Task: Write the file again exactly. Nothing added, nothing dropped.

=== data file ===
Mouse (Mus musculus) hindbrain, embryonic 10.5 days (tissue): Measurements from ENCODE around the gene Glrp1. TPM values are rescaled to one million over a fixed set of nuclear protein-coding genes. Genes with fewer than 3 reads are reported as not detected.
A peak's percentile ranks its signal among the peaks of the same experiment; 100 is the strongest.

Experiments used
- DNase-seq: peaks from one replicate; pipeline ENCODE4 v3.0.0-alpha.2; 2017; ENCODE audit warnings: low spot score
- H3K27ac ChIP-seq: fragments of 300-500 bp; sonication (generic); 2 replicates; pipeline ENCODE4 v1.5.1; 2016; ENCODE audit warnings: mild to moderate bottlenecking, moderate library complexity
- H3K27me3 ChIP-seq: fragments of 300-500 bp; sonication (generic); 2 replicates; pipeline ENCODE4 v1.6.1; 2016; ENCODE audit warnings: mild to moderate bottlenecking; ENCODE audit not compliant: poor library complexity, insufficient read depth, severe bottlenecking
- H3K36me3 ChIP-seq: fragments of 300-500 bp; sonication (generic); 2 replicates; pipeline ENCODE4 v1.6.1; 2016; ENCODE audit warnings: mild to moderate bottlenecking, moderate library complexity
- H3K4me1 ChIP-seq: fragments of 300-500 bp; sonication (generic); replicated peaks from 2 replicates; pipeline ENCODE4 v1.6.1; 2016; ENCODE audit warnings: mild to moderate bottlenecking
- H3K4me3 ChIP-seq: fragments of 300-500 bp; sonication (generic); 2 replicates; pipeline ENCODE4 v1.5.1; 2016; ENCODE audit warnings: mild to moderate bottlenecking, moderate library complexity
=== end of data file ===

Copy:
Mouse (Mus musculus) hindbrain, embryonic 10.5 days (tissue): Measurements from ENCODE around the gene Glrp1. TPM values are rescaled to one million over a fixed set of nuclear protein-coding genes. Genes with fewer than 3 reads are reported as not detected.
A peak's percentile ranks its signal among the peaks of the same experiment; 100 is the strongest.

Experiments used
- DNase-seq: peaks from one replicate; pipeline ENCODE4 v3.0.0-alpha.2; 2017; ENCODE audit warnings: low spot score
- H3K27ac ChIP-seq: fragments of 300-500 bp; sonication (generic); 2 replicates; pipeline ENCODE4 v1.5.1; 2016; ENCODE audit warnings: mild to moderate bottlenecking, moderate library complexity
- H3K27me3 ChIP-seq: fragments of 300-500 bp; sonication (generic); 2 replicates; pipeline ENCODE4 v1.6.1; 2016; ENCODE audit warnings: mild to moderate bottlenecking; ENCODE audit not compliant: poor library complexity, insufficient read depth, severe bottlenecking
- H3K36me3 ChIP-seq: fragments of 300-500 bp; sonication (generic); 2 replicates; pipeline ENCODE4 v1.6.1; 2016; ENCODE audit warnings: mild to moderate bottlenecking, moderate library complexity
- H3K4me1 ChIP-seq: fragments of 300-500 bp; sonication (generic); replicated peaks from 2 replicates; pipeline ENCODE4 v1.6.1; 2016; ENCODE audit warnings: mild to moderate bottlenecking
- H3K4me3 ChIP-seq: fragments of 300-500 bp; sonication (generic); 2 replicates; pipeline ENCODE4 v1.5.1; 2016; ENCODE audit warnings: mild to moderate bottlenecking, moderate library complexity